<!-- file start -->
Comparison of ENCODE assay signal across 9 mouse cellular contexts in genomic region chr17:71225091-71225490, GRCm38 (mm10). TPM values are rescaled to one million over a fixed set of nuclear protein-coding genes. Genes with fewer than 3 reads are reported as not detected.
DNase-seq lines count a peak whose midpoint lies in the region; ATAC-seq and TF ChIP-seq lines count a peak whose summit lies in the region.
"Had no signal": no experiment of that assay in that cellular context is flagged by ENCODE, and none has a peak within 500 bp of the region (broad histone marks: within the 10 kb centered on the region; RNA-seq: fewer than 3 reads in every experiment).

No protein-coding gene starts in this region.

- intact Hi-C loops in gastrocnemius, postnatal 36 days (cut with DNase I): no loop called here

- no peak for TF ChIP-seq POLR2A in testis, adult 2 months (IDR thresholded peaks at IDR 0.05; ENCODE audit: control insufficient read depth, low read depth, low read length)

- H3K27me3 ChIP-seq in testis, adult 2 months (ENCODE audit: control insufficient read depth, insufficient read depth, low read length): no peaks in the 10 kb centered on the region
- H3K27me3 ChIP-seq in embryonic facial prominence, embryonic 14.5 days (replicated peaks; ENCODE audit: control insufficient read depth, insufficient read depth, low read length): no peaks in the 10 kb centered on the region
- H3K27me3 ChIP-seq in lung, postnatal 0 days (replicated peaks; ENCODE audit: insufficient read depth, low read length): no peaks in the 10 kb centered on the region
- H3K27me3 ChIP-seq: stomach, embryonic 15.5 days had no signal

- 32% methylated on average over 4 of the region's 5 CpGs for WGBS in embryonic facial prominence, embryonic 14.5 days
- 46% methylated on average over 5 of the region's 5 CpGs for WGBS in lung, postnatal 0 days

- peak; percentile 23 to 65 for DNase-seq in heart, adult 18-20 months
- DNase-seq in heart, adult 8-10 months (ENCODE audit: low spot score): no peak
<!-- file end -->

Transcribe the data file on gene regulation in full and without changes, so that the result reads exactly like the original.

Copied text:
Comparison of ENCODE assay signal across 9 mouse cellular contexts in genomic region chr17:71225091-71225490, GRCm38 (mm10). TPM values are rescaled to one million over a fixed set of nuclear protein-coding genes. Genes with fewer than 3 reads are reported as not detected.
DNase-seq lines count a peak whose midpoint lies in the region; ATAC-seq and TF ChIP-seq lines count a peak whose summit lies in the region.
"Had no signal": no experiment of that assay in that cellular context is flagged by ENCODE, and none has a peak within 500 bp of the region (broad histone marks: within the 10 kb centered on the region; RNA-seq: fewer than 3 reads in every experiment).

No protein-coding gene starts in this region.

- intact Hi-C loops in gastrocnemius, postnatal 36 days (cut with DNase I): no loop called here

- no peak for TF ChIP-seq POLR2A in testis, adult 2 months (IDR thresholded peaks at IDR 0.05; ENCODE audit: control insufficient read depth, low read depth, low read length)

- H3K27me3 ChIP-seq in testis, adult 2 months (ENCODE audit: control insufficient read depth, insufficient read depth, low read length): no peaks in the 10 kb centered on the region
- H3K27me3 ChIP-seq in embryonic facial prominence, embryonic 14.5 days (replicated peaks; ENCODE audit: control insufficient read depth, insufficient read depth, low read length): no peaks in the 10 kb centered on the region
- H3K27me3 ChIP-seq in lung, postnatal 0 days (replicated peaks; ENCODE audit: insufficient read depth, low read length): no peaks in the 10 kb centered on the region
- H3K27me3 ChIP-seq: stomach, embryonic 15.5 days had no signal

- 32% methylated on average over 4 of the region's 5 CpGs for WGBS in embryonic facial prominence, embryonic 14.5 days
- 46% methylated on average over 5 of the region's 5 CpGs for WGBS in lung, postnatal 0 days

- peak; percentile 23 to 65 for DNase-seq in heart, adult 18-20 months
- DNase-seq in heart, adult 8-10 months (ENCODE audit: low spot score): no peak